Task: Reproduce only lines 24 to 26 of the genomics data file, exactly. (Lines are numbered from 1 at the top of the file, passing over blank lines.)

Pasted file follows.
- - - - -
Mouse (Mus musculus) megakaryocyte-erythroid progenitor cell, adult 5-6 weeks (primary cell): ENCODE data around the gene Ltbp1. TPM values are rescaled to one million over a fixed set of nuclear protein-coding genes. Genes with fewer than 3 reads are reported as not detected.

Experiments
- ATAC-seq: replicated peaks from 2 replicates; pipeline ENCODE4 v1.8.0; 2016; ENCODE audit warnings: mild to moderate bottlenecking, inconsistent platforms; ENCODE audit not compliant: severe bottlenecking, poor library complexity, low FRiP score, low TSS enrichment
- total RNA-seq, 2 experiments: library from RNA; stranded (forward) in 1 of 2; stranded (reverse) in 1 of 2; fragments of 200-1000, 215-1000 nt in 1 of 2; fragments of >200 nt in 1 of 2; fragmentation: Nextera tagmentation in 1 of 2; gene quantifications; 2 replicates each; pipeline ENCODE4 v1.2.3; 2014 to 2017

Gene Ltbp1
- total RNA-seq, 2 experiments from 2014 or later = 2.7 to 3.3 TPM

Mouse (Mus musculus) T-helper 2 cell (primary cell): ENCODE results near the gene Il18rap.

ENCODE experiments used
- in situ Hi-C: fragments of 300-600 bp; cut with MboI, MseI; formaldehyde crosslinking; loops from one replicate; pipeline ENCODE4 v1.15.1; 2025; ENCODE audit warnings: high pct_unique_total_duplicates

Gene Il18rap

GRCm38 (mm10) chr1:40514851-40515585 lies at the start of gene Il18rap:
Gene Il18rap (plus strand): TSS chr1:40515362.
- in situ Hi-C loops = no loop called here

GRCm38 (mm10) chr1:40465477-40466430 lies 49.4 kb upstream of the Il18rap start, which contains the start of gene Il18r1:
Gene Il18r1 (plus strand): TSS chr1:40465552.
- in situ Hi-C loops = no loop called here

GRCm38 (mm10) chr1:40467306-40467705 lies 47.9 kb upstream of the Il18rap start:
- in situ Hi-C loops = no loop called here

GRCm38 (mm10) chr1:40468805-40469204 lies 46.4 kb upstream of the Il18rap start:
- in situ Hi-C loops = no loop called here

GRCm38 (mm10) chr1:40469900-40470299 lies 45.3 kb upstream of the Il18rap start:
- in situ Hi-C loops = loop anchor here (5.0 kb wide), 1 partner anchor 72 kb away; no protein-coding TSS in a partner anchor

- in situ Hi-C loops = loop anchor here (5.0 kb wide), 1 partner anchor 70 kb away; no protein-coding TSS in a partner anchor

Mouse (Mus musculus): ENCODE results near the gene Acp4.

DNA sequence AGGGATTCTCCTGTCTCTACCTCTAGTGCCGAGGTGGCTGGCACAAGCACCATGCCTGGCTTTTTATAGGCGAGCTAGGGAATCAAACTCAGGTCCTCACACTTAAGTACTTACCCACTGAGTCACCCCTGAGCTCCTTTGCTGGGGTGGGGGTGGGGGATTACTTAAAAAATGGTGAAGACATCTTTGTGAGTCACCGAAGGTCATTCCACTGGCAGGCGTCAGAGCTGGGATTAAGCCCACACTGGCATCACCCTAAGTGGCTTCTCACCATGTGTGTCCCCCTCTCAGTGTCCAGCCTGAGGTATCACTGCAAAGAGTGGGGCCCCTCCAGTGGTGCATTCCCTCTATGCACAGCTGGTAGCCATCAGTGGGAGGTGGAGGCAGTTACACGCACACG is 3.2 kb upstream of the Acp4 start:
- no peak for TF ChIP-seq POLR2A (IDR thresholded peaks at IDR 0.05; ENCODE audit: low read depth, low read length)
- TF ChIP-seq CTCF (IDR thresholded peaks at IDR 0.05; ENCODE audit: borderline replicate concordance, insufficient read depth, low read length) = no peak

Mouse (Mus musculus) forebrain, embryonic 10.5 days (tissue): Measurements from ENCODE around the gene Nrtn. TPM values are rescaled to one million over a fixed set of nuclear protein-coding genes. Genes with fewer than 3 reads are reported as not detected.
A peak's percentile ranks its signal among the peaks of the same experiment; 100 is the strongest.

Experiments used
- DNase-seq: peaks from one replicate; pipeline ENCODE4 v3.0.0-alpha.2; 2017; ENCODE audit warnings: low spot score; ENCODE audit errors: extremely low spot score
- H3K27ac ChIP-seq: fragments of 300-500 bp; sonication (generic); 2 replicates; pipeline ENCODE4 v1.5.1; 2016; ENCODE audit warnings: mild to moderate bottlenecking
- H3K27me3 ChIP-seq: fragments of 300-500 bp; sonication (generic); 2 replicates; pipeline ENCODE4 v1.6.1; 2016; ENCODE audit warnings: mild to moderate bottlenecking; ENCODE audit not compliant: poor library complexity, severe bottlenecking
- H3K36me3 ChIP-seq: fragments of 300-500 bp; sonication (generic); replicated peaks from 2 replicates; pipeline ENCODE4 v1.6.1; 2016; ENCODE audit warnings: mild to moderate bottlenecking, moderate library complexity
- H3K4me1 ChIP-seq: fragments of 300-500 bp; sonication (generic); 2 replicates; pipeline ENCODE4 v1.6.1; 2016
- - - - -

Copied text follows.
Mouse (Mus musculus): ENCODE results near the gene Acp4.

DNA sequence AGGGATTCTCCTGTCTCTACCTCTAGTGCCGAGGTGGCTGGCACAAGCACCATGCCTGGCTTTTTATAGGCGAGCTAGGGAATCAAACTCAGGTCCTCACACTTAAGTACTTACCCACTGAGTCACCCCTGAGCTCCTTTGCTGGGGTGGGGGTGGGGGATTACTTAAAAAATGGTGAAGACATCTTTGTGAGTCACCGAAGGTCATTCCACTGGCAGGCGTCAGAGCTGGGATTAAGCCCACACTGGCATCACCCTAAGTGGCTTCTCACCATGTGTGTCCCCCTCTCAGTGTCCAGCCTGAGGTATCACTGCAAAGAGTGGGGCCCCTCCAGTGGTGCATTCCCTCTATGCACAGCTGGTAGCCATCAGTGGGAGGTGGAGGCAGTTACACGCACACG is 3.2 kb upstream of the Acp4 start:
- no peak for TF ChIP-seq POLR2A (IDR thresholded peaks at IDR 0.05; ENCODE audit: low read depth, low read length)